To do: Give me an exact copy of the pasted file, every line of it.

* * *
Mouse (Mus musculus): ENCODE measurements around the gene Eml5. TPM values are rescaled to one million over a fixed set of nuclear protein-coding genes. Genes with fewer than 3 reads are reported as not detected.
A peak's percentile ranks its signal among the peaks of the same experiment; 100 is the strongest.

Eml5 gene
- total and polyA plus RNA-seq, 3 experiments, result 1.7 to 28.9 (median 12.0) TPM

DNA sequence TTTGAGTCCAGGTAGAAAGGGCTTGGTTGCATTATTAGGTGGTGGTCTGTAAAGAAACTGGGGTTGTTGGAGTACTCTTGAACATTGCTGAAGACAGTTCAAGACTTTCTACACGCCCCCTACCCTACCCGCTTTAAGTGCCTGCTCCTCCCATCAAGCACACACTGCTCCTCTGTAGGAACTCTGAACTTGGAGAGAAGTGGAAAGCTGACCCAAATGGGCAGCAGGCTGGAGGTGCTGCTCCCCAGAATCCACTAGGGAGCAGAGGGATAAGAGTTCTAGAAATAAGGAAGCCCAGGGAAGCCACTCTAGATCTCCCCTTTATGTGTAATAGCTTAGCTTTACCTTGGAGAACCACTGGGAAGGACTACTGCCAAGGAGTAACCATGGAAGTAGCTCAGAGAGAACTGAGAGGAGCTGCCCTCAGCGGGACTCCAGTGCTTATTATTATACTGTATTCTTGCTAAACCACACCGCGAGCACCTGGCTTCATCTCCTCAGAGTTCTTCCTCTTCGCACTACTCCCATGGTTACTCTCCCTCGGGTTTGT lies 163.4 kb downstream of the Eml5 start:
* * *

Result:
Mouse (Mus musculus): ENCODE measurements around the gene Eml5. TPM values are rescaled to one million over a fixed set of nuclear protein-coding genes. Genes with fewer than 3 reads are reported as not detected.
A peak's percentile ranks its signal among the peaks of the same experiment; 100 is the strongest.

Eml5 gene
- total and polyA plus RNA-seq, 3 experiments, result 1.7 to 28.9 (median 12.0) TPM

DNA sequence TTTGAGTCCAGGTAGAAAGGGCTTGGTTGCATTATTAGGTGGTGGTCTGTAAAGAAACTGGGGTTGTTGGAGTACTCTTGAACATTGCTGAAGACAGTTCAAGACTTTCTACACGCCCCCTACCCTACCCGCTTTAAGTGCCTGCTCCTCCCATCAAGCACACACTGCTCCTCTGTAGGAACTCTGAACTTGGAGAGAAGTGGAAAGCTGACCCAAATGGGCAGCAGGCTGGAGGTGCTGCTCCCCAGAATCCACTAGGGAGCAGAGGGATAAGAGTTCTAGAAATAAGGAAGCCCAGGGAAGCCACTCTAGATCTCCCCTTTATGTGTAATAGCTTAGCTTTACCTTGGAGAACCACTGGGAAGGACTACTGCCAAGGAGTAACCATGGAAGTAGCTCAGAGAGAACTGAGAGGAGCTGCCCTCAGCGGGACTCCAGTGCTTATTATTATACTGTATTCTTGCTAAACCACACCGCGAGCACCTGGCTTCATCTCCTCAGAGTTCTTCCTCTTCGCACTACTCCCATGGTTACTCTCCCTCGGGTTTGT lies 163.4 kb downstream of the Eml5 start: